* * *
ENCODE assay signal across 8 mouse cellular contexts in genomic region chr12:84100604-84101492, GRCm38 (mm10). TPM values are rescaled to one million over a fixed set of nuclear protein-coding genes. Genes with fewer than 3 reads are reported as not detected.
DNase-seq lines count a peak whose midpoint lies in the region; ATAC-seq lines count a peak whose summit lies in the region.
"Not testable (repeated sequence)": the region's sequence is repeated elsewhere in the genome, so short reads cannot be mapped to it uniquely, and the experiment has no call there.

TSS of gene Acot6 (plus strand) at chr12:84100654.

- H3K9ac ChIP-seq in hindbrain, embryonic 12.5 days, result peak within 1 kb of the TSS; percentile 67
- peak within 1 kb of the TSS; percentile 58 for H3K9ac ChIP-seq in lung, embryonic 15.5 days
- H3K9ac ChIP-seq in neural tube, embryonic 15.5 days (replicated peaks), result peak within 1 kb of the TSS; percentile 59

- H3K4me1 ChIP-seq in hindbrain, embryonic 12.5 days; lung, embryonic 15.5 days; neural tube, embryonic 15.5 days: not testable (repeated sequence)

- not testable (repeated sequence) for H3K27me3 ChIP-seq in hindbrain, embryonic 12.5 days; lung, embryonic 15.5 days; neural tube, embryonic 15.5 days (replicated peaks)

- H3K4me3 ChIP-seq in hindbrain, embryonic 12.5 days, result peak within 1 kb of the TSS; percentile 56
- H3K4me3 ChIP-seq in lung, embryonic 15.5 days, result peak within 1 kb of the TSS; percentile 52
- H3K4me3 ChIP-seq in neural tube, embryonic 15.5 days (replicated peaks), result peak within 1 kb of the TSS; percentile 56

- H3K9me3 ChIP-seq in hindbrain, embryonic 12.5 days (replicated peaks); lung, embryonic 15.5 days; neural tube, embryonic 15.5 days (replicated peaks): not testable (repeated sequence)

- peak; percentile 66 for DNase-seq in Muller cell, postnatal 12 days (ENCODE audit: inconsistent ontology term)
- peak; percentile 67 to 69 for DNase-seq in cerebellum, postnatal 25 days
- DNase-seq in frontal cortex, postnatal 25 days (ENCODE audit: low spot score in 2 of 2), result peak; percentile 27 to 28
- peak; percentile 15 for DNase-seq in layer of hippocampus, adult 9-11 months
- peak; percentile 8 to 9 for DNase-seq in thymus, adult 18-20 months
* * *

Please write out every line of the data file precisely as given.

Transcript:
ENCODE assay signal across 8 mouse cellular contexts in genomic region chr12:84100604-84101492, GRCm38 (mm10). TPM values are rescaled to one million over a fixed set of nuclear protein-coding genes. Genes with fewer than 3 reads are reported as not detected.
DNase-seq lines count a peak whose midpoint lies in the region; ATAC-seq lines count a peak whose summit lies in the region.
"Not testable (repeated sequence)": the region's sequence is repeated elsewhere in the genome, so short reads cannot be mapped to it uniquely, and the experiment has no call there.

TSS of gene Acot6 (plus strand) at chr12:84100654.

- H3K9ac ChIP-seq in hindbrain, embryonic 12.5 days, result peak within 1 kb of the TSS; percentile 67
- peak within 1 kb of the TSS; percentile 58 for H3K9ac ChIP-seq in lung, embryonic 15.5 days
- H3K9ac ChIP-seq in neural tube, embryonic 15.5 days (replicated peaks), result peak within 1 kb of the TSS; percentile 59

- H3K4me1 ChIP-seq in hindbrain, embryonic 12.5 days; lung, embryonic 15.5 days; neural tube, embryonic 15.5 days: not testable (repeated sequence)

- not testable (repeated sequence) for H3K27me3 ChIP-seq in hindbrain, embryonic 12.5 days; lung, embryonic 15.5 days; neural tube, embryonic 15.5 days (replicated peaks)

- H3K4me3 ChIP-seq in hindbrain, embryonic 12.5 days, result peak within 1 kb of the TSS; percentile 56
- H3K4me3 ChIP-seq in lung, embryonic 15.5 days, result peak within 1 kb of the TSS; percentile 52
- H3K4me3 ChIP-seq in neural tube, embryonic 15.5 days (replicated peaks), result peak within 1 kb of the TSS; percentile 56

- H3K9me3 ChIP-seq in hindbrain, embryonic 12.5 days (replicated peaks); lung, embryonic 15.5 days; neural tube, embryonic 15.5 days (replicated peaks): not testable (repeated sequence)

- peak; percentile 66 for DNase-seq in Muller cell, postnatal 12 days (ENCODE audit: inconsistent ontology term)
- peak; percentile 67 to 69 for DNase-seq in cerebellum, postnatal 25 days
- DNase-seq in frontal cortex, postnatal 25 days (ENCODE audit: low spot score in 2 of 2), result peak; percentile 27 to 28
- peak; percentile 15 for DNase-seq in layer of hippocampus, adult 9-11 months
- peak; percentile 8 to 9 for DNase-seq in thymus, adult 18-20 months